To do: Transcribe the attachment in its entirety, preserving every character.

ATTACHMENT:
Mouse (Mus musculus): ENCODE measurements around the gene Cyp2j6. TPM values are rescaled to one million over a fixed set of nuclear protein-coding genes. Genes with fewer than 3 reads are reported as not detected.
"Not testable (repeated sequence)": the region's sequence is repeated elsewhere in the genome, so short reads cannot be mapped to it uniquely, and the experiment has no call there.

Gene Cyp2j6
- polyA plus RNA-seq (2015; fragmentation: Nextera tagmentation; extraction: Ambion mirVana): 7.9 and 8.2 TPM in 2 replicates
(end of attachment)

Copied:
Mouse (Mus musculus): ENCODE measurements around the gene Cyp2j6. TPM values are rescaled to one million over a fixed set of nuclear protein-coding genes. Genes with fewer than 3 reads are reported as not detected.
"Not testable (repeated sequence)": the region's sequence is repeated elsewhere in the genome, so short reads cannot be mapped to it uniquely, and the experiment has no call there.

Gene Cyp2j6
- polyA plus RNA-seq (2015; fragmentation: Nextera tagmentation; extraction: Ambion mirVana): 7.9 and 8.2 TPM in 2 replicates